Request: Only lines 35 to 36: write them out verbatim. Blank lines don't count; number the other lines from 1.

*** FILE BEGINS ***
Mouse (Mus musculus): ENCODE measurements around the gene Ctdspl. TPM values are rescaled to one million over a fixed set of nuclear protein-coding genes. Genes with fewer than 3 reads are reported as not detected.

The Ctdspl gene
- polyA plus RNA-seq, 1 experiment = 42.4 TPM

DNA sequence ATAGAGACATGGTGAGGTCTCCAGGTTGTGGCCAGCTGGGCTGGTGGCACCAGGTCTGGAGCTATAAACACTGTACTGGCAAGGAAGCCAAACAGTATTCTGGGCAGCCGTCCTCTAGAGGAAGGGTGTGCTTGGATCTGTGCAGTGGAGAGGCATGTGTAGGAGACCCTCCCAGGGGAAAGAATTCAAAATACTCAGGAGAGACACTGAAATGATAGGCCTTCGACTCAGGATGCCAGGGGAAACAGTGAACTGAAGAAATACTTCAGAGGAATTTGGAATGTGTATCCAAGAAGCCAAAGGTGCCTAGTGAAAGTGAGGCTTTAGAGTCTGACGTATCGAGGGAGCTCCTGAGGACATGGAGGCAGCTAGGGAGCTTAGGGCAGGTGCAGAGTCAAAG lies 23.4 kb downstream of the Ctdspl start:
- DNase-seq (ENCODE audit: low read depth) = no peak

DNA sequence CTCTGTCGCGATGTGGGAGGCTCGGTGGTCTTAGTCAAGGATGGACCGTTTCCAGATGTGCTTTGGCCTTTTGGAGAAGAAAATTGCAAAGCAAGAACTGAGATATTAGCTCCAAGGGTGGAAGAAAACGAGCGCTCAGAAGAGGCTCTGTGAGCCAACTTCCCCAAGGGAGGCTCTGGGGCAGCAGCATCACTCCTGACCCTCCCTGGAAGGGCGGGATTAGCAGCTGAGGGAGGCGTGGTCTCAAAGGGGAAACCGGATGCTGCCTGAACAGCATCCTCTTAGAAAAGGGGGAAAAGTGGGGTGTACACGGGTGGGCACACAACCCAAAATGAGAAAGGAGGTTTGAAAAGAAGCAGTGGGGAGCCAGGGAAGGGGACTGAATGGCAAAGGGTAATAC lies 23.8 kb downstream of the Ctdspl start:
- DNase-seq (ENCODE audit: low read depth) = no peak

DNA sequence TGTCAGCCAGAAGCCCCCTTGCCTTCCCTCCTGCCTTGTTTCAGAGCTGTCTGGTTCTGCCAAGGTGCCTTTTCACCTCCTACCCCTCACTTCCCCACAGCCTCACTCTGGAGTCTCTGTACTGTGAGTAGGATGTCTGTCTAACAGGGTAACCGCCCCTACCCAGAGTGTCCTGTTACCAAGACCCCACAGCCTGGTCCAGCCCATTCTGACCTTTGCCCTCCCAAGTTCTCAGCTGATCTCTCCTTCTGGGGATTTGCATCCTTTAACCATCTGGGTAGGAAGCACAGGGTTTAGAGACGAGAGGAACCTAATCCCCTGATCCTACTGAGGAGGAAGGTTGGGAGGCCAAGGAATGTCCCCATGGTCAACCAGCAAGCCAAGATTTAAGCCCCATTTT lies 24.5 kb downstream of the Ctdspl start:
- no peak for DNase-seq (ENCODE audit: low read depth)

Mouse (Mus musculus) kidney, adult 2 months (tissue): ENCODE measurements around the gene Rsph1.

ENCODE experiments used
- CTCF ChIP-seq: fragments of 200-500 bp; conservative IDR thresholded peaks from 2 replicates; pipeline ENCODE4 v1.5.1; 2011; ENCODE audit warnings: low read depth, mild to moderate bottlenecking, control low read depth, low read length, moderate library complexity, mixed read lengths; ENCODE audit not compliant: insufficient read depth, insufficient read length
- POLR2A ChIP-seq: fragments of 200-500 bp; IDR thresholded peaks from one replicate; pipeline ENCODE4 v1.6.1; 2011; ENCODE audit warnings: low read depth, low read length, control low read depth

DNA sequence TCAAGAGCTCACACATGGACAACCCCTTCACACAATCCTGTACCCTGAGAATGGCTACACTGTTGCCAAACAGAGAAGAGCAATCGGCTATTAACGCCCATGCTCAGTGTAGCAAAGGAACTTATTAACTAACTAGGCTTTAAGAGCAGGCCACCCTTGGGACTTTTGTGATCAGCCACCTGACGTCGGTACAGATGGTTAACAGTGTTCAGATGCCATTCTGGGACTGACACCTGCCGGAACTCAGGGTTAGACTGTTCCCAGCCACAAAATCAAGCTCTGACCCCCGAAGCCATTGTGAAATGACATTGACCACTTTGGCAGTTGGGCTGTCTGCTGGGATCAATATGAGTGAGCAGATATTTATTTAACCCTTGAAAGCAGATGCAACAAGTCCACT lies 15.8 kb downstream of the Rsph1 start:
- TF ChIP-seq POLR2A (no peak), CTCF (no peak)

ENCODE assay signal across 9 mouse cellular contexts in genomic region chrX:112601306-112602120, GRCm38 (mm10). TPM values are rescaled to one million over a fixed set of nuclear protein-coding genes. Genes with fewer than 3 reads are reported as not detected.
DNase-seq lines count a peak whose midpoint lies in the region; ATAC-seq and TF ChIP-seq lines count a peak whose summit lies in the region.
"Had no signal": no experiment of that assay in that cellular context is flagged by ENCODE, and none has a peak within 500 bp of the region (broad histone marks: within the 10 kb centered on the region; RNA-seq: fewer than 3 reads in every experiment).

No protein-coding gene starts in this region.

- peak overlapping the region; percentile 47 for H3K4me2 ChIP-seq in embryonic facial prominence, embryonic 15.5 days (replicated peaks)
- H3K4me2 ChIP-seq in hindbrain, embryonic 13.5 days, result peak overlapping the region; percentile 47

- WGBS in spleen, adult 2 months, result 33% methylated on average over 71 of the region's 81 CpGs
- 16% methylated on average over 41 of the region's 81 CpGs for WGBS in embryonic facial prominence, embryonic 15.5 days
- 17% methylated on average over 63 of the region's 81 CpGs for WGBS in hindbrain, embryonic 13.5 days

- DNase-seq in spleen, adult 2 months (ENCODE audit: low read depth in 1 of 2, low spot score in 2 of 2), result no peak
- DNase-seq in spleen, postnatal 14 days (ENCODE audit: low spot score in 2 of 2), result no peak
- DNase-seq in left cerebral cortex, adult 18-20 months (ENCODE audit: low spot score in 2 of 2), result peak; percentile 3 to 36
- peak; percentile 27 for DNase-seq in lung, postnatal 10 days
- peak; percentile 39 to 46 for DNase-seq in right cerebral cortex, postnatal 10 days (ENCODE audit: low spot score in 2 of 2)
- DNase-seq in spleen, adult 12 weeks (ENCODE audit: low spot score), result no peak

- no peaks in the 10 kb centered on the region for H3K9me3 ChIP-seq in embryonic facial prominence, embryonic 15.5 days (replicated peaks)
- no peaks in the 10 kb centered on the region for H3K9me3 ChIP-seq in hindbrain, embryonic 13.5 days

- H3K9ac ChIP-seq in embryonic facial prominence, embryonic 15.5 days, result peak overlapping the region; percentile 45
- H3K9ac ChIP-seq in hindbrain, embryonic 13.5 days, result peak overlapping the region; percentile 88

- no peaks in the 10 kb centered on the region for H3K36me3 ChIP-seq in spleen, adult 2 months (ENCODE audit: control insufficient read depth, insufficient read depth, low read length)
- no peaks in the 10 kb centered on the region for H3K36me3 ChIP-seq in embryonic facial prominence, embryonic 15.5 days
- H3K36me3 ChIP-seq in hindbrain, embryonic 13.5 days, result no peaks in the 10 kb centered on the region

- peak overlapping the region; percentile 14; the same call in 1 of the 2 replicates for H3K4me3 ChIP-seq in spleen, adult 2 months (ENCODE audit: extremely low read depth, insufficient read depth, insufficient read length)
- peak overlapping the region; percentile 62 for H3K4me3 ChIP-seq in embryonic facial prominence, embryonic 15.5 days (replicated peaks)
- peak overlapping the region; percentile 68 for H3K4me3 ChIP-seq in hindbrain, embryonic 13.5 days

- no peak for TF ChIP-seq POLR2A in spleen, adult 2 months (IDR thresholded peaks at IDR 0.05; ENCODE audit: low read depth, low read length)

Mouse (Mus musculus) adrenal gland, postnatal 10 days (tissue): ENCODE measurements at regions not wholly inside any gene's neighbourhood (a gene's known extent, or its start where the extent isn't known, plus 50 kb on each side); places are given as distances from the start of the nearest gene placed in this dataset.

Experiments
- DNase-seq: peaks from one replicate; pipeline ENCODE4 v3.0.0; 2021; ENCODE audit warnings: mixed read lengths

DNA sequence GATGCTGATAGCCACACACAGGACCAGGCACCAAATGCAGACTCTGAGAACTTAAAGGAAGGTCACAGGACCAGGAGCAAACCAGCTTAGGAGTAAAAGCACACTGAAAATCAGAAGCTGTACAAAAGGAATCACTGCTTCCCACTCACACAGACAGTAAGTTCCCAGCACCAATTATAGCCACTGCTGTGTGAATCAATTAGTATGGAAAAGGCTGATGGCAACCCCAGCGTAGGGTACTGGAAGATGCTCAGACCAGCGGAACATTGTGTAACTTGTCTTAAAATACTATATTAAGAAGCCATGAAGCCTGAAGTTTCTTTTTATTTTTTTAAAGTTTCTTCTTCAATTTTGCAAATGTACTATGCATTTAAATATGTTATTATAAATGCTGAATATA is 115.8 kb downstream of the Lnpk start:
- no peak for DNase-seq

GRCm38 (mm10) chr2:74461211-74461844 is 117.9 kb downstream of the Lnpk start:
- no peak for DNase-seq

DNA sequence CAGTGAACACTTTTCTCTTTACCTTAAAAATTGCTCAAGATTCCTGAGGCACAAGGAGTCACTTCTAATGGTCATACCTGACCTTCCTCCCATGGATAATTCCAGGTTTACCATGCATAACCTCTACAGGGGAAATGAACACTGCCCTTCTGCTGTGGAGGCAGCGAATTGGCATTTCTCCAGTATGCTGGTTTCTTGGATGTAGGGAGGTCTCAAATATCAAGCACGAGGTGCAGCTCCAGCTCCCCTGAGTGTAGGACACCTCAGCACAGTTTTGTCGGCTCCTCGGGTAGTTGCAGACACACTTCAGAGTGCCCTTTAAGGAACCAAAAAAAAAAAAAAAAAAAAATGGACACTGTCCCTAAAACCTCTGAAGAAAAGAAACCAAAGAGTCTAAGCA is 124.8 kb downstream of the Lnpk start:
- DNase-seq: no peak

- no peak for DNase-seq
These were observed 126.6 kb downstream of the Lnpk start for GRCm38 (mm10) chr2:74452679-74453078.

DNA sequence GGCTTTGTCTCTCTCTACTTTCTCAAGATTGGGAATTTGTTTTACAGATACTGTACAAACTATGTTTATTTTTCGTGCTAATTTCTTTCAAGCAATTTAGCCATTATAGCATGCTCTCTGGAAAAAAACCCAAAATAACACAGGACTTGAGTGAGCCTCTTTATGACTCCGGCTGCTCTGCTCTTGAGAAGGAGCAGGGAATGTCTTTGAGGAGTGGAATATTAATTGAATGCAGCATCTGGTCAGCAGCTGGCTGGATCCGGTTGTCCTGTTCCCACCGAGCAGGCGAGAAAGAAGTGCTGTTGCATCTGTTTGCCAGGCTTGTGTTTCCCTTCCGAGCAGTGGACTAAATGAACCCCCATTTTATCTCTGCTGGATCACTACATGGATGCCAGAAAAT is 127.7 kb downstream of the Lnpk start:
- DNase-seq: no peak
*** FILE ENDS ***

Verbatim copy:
- no peaks in the 10 kb centered on the region for H3K36me3 ChIP-seq in spleen, adult 2 months (ENCODE audit: control insufficient read depth, insufficient read depth, low read length)
- no peaks in the 10 kb centered on the region for H3K36me3 ChIP-seq in embryonic facial prominence, embryonic 15.5 days